Home | Opinion | Keeping it local: Regional universities are critical to the health of regional communities

Keeping it local: Regional universities are critical to the health of regional communities

The mission of the University of Southern Queensland (USQ), like universities the world over, is to lead in economic and social development through higher education and research excellence. But unlike metropolitan universities, USQ’s community-centred values are grounded in our regional heritage.

As a regional university, we are a major employer in our region. We develop human capital and skills through our graduates, contribute to the development of industry through research and innovation, and facilitate the social, cultural and community development of our region.

I am firmly of the view that regional universities have never been more important than now.

Universities, particularly in regional communities, exist to serve the needs of our community. Whether to educate school leavers, provide degree programs to those already in the workforce or wanting to return to formal education, or the creation of basic or applied research and innovation, universities offer an essential resource to the community.

Regional Australia is the heartland of this country. It is home to one-third of our population, and produces two-thirds of our exports. Those of us who live or work in our regions know that regional universities are central to their communities, providing a basis for economic and social development through meaningful, wide-ranging engagement in education and research. Regional universities underpin the economic and social development and growth of their regions.

USQ, like many Australian regional universities, has multiple campuses spread over a large geographic area. USQ’s home campus is in Toowoomba, 130km west of Brisbane, and commenced operations initially as QIT (Darling Downs) in 1967, with founding disciplines of engineering, business and the sciences. Education was added in 1971 when it became the Darling Downs Institute of Advanced Education. Other disciplines followed, including the arts, for which the institution is well known, and the University of Southern Queensland was created in 1992.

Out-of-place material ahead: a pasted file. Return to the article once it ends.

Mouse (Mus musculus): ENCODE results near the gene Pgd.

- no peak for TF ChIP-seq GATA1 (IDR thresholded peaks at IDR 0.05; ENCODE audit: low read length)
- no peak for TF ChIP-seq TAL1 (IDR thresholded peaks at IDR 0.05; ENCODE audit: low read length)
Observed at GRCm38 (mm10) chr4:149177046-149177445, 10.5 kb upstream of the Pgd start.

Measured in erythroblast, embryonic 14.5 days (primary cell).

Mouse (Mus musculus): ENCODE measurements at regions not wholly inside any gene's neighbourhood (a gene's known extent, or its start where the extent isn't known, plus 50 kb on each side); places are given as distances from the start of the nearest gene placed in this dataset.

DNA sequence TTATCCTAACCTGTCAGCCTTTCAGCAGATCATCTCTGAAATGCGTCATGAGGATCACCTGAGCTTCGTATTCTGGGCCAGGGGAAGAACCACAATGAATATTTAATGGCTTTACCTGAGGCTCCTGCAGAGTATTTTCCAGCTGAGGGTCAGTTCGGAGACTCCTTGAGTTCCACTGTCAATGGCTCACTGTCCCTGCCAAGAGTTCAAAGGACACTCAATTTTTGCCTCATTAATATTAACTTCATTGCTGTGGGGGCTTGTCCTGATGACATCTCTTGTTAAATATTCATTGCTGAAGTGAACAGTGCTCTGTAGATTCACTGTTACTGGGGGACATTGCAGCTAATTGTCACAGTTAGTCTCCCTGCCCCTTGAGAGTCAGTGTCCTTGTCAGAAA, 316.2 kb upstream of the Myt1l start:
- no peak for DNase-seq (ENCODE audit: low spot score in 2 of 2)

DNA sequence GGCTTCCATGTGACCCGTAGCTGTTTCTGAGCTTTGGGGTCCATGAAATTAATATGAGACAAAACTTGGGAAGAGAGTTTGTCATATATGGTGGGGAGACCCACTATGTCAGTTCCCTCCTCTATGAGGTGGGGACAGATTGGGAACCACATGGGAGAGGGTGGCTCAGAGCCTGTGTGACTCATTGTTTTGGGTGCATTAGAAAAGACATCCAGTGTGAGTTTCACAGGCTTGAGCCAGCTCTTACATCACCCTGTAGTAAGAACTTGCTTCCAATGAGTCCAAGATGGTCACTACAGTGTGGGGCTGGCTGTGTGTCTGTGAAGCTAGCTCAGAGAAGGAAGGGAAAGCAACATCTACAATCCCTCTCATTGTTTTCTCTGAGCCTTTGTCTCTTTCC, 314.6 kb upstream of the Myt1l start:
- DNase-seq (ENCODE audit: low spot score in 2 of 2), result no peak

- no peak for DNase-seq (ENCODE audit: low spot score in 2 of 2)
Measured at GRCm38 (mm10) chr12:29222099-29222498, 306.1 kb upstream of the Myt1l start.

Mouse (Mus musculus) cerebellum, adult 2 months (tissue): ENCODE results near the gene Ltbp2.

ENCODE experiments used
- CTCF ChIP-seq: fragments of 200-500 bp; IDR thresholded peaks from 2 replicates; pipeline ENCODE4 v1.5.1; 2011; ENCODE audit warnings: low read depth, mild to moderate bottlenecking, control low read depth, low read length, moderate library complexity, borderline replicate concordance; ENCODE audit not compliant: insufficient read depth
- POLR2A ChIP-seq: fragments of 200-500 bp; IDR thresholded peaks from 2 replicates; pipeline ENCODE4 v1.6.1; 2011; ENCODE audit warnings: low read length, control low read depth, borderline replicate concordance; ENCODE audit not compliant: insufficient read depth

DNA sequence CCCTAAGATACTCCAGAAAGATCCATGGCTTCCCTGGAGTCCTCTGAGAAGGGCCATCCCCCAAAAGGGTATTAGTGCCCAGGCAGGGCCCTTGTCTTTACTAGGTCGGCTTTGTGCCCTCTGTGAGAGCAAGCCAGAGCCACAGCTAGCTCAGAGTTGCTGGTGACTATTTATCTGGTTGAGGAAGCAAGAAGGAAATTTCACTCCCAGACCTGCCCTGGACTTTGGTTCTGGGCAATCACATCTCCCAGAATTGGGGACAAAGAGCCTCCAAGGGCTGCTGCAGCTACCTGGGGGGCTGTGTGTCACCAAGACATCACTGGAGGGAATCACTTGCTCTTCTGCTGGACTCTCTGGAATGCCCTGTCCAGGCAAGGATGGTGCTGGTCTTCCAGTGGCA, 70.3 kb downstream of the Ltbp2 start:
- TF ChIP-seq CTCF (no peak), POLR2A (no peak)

The institution came about as a direct result of campaigning by Toowoomba community leaders over many years, and those close links, as well as a sense of ownership and pride in the university, remain strong across Toowoomba and the Darling Downs.

Toowoomba’s economy is booming. Key industries for the region include agriculture, health, education, manufacturing and retail. A number of major projects are underway, including Australia’s largest-ever inland road project, the $1.6 billion Toowoomba Second Range Crossing Project, and the Melbourne to Brisbane inland rail, commencing in the near future, with government funding commitments already in place. Together with the Toowoomba Wellcamp Airport (Australia’s first privately funded major airport), these projects generate unique opportunities for industry to prosper, with the creation of the region as a leading transport hub.

According to the 2016 census, Toowoomba’s population was just over 160,000, with 24 per cent of the population having tertiary qualifications of diploma or above, a strong comparison with the Queensland average of 27 per cent. Toowoomba is also home to a range of outstanding secondary schools, many of which take students as boarders, servicing western Queensland in particular. It is no surprise, therefore, that USQ has a proud heritage in Toowoomba and beyond.

USQ has two other campuses in Ipswich, a regional city just outside of Brisbane; one in Ipswich city itself, and the other in the planned community of Springfield, a rapidly growing area of 36,000 residents so far. Both campuses are located within a zone of significant population growth to the west of Brisbane, along the Warrego and Cunningham highways, referred to as the Western Corridor.

The Western Corridor represents an area of high current and forecast population growth over the coming years. Ipswich is one of Australia’s fastest growing cities, with government data showing a sustained economic growth at 3.5 per cent per annum over the last decade.

Springfield is a vibrant, rapidly growing community, geographically situated in the city of Ipswich, but bordering on the cities of Brisbane and Logan. Located near major highways and served by a rail link to central Brisbane, it is also within easy access of the Gold Coast, and will be a major growth campus for the university into the future. With a total projected investment in Springfield of $85 million, $15 million of which has been invested so far, the population of Greater Springfield alone is planned to increase to 138,000 by 2030, in addition to the surrounding areas consisting of numerous large estates.

Given this growth, there is no doubt that Springfield and surrounding communities will have a strong need for teachers, engineers and business professionals serviced by our Springfield campus, and the health professions taught at Ipswich. Other disciplines such as aviation and film, television and radio studies have also proven to be very successful at USQ Springfield, particularly given the close proximity to Brisbane, Logan and the Gold Coast.

Ipswich has a diverse economic base, with new defence industries recently announced, and a large range of other industries, including manufacturing, education, health, transport and construction. It is clear that there will be a significantly increased need for higher education in this region over the coming years, as is the case with many regional communities.

The mature age factor

In common with most regional universities, many of USQ’s students are the first in their family to attend university, and most do not come to university straight from school – in fact, around three-quarters of our almost 27,000 students are mature age. Most of our mature age students study part or full-time, with 69 per cent of our current students balancing the demands of work and family commitments with their study in these modes. Sixty-seven per cent of our student body choose to study online.